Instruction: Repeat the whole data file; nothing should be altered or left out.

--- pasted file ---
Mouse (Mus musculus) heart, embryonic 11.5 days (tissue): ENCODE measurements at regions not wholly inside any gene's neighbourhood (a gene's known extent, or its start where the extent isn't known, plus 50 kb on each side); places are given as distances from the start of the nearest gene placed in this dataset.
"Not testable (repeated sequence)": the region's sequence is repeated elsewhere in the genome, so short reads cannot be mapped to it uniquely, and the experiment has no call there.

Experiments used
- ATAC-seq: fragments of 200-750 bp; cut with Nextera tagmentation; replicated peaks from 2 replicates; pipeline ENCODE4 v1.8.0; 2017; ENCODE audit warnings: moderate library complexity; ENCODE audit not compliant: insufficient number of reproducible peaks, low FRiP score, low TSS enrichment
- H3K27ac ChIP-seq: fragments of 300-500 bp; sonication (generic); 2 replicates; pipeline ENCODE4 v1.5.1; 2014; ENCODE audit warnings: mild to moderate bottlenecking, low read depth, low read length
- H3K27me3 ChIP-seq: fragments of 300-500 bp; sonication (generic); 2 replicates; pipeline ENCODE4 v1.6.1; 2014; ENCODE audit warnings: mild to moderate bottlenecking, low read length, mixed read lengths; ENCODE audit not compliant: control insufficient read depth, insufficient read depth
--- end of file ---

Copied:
Mouse (Mus musculus) heart, embryonic 11.5 days (tissue): ENCODE measurements at regions not wholly inside any gene's neighbourhood (a gene's known extent, or its start where the extent isn't known, plus 50 kb on each side); places are given as distances from the start of the nearest gene placed in this dataset.
"Not testable (repeated sequence)": the region's sequence is repeated elsewhere in the genome, so short reads cannot be mapped to it uniquely, and the experiment has no call there.

Experiments used
- ATAC-seq: fragments of 200-750 bp; cut with Nextera tagmentation; replicated peaks from 2 replicates; pipeline ENCODE4 v1.8.0; 2017; ENCODE audit warnings: moderate library complexity; ENCODE audit not compliant: insufficient number of reproducible peaks, low FRiP score, low TSS enrichment
- H3K27ac ChIP-seq: fragments of 300-500 bp; sonication (generic); 2 replicates; pipeline ENCODE4 v1.5.1; 2014; ENCODE audit warnings: mild to moderate bottlenecking, low read depth, low read length
- H3K27me3 ChIP-seq: fragments of 300-500 bp; sonication (generic); 2 replicates; pipeline ENCODE4 v1.6.1; 2014; ENCODE audit warnings: mild to moderate bottlenecking, low read length, mixed read lengths; ENCODE audit not compliant: control insufficient read depth, insufficient read depth